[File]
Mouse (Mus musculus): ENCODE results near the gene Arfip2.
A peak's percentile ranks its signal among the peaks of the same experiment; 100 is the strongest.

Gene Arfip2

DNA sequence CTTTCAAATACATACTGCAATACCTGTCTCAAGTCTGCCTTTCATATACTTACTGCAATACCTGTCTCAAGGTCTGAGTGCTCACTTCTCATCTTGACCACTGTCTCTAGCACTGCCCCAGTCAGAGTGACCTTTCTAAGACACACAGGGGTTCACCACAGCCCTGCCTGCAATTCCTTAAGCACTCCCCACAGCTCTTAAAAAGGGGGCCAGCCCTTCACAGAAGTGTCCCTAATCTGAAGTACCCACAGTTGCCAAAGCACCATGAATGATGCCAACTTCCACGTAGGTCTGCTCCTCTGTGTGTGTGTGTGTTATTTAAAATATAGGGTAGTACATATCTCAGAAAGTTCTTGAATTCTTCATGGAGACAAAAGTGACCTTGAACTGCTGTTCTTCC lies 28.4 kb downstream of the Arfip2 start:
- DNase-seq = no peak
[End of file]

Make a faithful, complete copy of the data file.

Mouse (Mus musculus): ENCODE results near the gene Arfip2.
A peak's percentile ranks its signal among the peaks of the same experiment; 100 is the strongest.

Gene Arfip2

DNA sequence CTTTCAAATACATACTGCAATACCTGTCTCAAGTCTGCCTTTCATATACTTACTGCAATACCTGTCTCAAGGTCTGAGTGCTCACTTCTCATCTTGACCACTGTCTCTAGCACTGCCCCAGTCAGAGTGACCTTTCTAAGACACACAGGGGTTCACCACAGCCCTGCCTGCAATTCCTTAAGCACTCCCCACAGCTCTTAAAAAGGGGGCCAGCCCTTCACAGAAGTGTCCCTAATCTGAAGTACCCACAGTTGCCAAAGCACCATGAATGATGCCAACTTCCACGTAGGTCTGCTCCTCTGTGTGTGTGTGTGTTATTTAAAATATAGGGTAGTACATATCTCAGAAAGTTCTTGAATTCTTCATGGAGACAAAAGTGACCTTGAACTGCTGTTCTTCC lies 28.4 kb downstream of the Arfip2 start:
- DNase-seq = no peak